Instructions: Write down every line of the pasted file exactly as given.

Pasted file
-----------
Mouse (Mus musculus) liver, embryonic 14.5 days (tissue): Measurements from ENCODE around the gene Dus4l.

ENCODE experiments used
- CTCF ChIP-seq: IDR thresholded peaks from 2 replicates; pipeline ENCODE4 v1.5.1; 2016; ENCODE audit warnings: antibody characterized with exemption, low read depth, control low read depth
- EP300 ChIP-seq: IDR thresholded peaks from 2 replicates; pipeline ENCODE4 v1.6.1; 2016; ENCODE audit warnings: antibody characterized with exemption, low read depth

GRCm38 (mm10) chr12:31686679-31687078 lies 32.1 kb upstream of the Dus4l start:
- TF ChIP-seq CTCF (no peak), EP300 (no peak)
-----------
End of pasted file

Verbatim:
Mouse (Mus musculus) liver, embryonic 14.5 days (tissue): Measurements from ENCODE around the gene Dus4l.

ENCODE experiments used
- CTCF ChIP-seq: IDR thresholded peaks from 2 replicates; pipeline ENCODE4 v1.5.1; 2016; ENCODE audit warnings: antibody characterized with exemption, low read depth, control low read depth
- EP300 ChIP-seq: IDR thresholded peaks from 2 replicates; pipeline ENCODE4 v1.6.1; 2016; ENCODE audit warnings: antibody characterized with exemption, low read depth

GRCm38 (mm10) chr12:31686679-31687078 lies 32.1 kb upstream of the Dus4l start:
- TF ChIP-seq CTCF (no peak), EP300 (no peak)